So we actually have a chance to do something never before done here, but it will not happen unless, first of all, we stay together and, secondly, we have enough funds to get our message out. We don't have to have as much money as they do. We'll never have as much money as they do. But we have a chance to do something literally without precedent in 20th century American political history, just by doing the right thing. It's not even complicated. We just have to stand up there and fight for what is evidently in the interest of the American people.
And that is what your investment will be used to do. And they'll do it right. I've never seen the Democrats more well focused on how to do this business and how to be there in the last 10 days of the election when very often— and to give you an example, in 1996, when we picked up several House seats and lost two Senate seats in what was a very bad rotation for us—the next three rotations, by the way, are good for us in the Senate elections. We've had three that were terrible, in terms of we always had more seats up than they did; we had more people retiring than they did. But in '96, when we picked up a few House seats, lost two Senate seats, we were outspent in the close races the last 10 days, near as I can tell, 4 to one, or more. That will give you an idea of the level of disadvantage here, and it also might explain why they killed campaign finance reform this year. But we can do this. And we can do it simply by doing what is right for America. It's not a complicated strategy. There's no twist and turn to it. It's very straightforward and, I think, self-evident.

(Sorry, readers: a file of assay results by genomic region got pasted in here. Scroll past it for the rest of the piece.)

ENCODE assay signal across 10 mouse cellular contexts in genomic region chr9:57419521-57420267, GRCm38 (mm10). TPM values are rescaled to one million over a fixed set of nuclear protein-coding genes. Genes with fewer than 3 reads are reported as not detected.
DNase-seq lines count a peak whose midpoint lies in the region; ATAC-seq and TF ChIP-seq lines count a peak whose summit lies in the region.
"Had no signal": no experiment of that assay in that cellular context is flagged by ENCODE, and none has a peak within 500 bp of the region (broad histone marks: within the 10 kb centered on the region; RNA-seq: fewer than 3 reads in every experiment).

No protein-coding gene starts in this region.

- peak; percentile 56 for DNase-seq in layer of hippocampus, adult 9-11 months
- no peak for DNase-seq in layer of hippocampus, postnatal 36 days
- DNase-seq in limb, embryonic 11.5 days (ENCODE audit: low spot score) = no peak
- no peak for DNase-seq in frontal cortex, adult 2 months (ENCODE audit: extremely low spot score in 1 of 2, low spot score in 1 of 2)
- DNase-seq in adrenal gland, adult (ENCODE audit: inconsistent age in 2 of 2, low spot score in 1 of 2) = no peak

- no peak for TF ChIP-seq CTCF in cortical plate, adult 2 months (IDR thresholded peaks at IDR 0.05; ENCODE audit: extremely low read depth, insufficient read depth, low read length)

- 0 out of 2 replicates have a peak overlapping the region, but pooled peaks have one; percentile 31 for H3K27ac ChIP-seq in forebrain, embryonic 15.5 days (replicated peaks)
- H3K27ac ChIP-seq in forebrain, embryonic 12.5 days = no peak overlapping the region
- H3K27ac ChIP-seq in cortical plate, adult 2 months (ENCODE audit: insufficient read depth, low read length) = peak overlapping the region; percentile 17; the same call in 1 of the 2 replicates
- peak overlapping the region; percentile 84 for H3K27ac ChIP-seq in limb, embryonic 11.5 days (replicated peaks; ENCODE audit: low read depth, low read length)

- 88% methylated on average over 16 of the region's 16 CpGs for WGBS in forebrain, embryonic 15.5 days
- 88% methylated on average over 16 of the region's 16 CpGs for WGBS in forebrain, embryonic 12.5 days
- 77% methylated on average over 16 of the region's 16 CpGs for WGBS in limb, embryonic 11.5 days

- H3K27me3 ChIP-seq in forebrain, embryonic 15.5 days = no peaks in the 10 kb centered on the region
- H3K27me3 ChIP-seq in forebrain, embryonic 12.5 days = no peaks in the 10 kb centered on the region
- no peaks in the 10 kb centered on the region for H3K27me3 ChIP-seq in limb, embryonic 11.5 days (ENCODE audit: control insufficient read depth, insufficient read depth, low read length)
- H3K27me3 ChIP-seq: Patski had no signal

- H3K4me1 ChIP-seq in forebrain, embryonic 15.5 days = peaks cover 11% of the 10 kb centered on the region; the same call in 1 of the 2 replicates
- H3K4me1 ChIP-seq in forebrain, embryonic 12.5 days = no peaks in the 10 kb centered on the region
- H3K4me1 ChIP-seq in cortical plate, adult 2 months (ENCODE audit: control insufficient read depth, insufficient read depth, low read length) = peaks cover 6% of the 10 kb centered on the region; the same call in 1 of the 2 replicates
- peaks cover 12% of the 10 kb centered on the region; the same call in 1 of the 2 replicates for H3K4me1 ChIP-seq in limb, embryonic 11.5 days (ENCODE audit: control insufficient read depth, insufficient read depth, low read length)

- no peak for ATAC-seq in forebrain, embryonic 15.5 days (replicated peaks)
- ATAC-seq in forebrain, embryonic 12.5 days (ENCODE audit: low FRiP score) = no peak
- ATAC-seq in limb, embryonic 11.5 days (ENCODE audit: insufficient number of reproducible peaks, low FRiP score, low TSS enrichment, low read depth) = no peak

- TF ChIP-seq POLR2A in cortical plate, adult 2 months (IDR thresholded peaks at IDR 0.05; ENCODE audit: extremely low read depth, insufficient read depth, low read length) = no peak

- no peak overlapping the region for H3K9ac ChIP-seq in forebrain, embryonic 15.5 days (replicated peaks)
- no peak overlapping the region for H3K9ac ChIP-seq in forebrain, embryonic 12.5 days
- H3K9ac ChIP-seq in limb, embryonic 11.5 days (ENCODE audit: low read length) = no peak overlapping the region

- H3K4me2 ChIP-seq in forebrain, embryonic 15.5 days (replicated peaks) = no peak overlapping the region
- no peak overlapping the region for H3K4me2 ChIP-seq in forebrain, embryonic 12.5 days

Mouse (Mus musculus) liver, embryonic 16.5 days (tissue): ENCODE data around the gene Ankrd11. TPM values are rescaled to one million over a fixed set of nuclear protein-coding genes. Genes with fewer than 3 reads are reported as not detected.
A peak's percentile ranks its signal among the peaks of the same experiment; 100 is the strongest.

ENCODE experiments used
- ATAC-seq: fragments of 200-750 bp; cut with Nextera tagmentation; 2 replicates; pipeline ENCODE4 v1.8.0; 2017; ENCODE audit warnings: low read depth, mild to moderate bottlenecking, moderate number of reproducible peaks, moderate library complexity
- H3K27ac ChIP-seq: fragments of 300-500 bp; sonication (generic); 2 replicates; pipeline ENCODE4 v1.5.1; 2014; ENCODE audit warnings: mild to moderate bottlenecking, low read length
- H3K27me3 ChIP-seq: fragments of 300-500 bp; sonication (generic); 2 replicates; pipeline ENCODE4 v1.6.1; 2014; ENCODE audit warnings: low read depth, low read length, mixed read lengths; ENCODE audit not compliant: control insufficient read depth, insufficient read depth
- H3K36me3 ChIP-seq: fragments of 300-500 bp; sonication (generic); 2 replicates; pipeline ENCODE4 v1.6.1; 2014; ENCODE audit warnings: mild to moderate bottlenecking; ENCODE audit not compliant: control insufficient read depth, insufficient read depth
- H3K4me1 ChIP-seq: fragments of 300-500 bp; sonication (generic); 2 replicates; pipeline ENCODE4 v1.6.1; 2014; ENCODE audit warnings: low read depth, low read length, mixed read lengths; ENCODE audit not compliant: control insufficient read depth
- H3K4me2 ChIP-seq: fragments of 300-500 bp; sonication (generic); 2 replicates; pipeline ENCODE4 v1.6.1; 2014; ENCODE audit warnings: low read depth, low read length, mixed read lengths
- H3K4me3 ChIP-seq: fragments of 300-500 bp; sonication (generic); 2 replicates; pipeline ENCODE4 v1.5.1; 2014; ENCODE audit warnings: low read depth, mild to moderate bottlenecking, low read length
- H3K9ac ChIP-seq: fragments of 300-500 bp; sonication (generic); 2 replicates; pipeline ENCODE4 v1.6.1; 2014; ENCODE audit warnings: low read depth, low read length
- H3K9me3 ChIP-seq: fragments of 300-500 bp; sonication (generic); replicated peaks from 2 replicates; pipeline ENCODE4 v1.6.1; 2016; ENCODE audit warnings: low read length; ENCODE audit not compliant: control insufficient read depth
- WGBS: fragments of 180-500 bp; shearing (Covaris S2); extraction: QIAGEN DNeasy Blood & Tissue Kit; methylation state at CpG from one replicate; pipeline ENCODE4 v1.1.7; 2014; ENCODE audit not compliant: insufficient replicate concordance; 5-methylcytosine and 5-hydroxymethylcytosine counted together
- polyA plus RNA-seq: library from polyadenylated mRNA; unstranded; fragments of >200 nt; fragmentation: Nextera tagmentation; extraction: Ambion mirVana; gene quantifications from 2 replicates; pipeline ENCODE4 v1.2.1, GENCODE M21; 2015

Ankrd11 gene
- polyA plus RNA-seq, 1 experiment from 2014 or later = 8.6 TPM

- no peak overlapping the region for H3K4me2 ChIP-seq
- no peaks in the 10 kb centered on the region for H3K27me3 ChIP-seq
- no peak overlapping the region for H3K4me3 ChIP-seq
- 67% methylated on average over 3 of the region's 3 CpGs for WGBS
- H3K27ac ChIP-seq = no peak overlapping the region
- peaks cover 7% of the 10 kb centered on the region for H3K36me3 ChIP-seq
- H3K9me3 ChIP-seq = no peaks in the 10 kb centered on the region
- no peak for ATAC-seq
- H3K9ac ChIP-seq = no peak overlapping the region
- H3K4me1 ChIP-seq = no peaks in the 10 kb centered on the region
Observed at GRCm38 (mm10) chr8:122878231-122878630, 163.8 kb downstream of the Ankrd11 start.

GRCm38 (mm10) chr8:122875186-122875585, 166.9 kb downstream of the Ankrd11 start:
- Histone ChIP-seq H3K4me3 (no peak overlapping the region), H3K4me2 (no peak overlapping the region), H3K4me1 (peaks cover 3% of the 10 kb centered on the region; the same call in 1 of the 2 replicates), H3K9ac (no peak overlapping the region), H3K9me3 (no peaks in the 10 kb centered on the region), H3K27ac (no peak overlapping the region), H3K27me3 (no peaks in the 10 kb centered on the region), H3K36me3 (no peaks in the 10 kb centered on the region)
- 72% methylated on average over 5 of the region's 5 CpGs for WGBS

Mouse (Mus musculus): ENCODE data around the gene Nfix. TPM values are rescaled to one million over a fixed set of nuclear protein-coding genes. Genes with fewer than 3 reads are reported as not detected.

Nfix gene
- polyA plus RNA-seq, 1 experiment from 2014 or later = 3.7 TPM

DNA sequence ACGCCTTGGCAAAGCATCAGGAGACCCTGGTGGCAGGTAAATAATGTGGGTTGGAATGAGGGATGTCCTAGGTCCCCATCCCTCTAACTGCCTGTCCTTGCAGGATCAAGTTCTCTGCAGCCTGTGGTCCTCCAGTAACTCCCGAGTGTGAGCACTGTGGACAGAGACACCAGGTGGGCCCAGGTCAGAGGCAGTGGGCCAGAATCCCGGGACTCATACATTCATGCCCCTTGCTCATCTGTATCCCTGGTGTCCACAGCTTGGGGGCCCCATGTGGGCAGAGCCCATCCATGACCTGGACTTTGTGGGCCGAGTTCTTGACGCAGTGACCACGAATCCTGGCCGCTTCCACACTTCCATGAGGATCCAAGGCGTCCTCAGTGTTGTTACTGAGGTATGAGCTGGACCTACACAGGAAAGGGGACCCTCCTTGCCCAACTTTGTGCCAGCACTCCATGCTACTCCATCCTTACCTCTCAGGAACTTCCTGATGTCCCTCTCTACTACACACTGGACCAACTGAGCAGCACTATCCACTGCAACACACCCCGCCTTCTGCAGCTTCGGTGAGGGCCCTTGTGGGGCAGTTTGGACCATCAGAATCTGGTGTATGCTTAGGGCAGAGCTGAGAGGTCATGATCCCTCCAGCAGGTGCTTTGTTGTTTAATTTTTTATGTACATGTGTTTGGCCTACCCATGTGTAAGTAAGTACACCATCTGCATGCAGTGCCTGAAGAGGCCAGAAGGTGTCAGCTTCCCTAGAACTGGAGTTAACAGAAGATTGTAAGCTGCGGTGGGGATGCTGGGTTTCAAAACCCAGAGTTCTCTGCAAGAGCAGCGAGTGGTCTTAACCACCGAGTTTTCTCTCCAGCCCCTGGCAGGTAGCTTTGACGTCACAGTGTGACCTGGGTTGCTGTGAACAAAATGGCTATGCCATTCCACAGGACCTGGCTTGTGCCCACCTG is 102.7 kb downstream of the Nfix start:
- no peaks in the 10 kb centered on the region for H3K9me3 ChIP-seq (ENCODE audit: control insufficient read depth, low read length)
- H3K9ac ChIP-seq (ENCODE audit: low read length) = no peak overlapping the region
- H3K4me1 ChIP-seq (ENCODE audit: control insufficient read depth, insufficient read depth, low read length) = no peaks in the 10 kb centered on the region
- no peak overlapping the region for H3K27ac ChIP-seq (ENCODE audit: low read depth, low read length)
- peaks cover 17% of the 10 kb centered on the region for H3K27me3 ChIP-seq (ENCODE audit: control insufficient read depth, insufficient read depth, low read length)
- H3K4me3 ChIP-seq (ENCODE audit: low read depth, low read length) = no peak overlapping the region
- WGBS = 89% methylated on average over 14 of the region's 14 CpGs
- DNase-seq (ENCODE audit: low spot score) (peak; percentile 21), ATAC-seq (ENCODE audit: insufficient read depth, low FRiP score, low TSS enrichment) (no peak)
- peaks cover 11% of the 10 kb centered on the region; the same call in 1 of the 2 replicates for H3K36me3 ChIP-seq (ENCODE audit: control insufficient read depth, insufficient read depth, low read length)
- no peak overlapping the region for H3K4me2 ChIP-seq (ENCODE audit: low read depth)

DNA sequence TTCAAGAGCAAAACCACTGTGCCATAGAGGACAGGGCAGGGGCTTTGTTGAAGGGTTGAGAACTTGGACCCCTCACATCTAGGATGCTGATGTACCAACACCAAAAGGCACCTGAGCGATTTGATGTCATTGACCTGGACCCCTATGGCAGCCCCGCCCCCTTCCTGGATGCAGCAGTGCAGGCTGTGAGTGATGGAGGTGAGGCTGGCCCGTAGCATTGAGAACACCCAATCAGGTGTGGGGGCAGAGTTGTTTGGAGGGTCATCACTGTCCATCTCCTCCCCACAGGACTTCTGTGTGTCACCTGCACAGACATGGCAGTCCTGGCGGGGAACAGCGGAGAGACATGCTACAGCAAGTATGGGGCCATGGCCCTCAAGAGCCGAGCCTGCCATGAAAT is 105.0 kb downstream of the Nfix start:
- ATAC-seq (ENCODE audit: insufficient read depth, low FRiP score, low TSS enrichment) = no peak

So I feel good about where we are, good about where we're going, and very grateful to all of you, because the American people need stability and strength and a clear message on this economic issue, on the education issue, on the Social Security issue. And I think if we give it to them, we're going to be just fine, and it's going to be quite surprising to a lot of the pundits. But none of it would be possible if you weren't willing to come here today and do your part and then some, and we're very grateful.
Thank you very much.
NOTE: The President spoke at 1:20 p.m. at a private residence. In his remarks, he referred to Senator Thomas A. Daschle and Representative Richard A. Gephardt. A tape was not available for verification of the content of these remarks.
William J. Clinton, Remarks at a Unity '98 Luncheon Online by Gerhard Peters and John T. Woolley, The American Presidency Project https://www.presidency.ucsb.edu/node/224756